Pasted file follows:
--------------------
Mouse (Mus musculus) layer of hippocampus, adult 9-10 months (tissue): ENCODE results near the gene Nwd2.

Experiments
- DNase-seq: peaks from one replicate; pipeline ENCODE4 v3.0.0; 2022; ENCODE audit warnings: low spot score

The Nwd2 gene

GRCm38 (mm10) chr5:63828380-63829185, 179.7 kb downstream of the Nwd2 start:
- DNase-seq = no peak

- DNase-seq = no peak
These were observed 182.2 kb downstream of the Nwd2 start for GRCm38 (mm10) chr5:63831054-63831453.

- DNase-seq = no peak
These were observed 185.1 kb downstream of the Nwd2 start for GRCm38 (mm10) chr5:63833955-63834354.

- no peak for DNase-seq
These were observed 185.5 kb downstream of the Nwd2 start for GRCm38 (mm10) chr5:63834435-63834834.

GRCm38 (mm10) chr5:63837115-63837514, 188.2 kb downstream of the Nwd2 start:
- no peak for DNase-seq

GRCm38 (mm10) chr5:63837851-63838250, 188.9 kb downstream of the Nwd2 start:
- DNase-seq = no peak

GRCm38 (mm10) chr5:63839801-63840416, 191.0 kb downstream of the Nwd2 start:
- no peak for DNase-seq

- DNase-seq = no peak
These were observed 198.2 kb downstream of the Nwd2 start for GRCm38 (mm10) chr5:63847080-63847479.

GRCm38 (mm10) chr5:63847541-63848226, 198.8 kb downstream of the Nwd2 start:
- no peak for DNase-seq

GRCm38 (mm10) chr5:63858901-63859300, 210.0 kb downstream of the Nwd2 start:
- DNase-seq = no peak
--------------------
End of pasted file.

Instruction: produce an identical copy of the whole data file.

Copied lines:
Mouse (Mus musculus) layer of hippocampus, adult 9-10 months (tissue): ENCODE results near the gene Nwd2.

Experiments
- DNase-seq: peaks from one replicate; pipeline ENCODE4 v3.0.0; 2022; ENCODE audit warnings: low spot score

The Nwd2 gene

GRCm38 (mm10) chr5:63828380-63829185, 179.7 kb downstream of the Nwd2 start:
- DNase-seq = no peak

- DNase-seq = no peak
These were observed 182.2 kb downstream of the Nwd2 start for GRCm38 (mm10) chr5:63831054-63831453.

- DNase-seq = no peak
These were observed 185.1 kb downstream of the Nwd2 start for GRCm38 (mm10) chr5:63833955-63834354.

- no peak for DNase-seq
These were observed 185.5 kb downstream of the Nwd2 start for GRCm38 (mm10) chr5:63834435-63834834.

GRCm38 (mm10) chr5:63837115-63837514, 188.2 kb downstream of the Nwd2 start:
- no peak for DNase-seq

GRCm38 (mm10) chr5:63837851-63838250, 188.9 kb downstream of the Nwd2 start:
- DNase-seq = no peak

GRCm38 (mm10) chr5:63839801-63840416, 191.0 kb downstream of the Nwd2 start:
- no peak for DNase-seq

- DNase-seq = no peak
These were observed 198.2 kb downstream of the Nwd2 start for GRCm38 (mm10) chr5:63847080-63847479.

GRCm38 (mm10) chr5:63847541-63848226, 198.8 kb downstream of the Nwd2 start:
- no peak for DNase-seq

GRCm38 (mm10) chr5:63858901-63859300, 210.0 kb downstream of the Nwd2 start:
- DNase-seq = no peak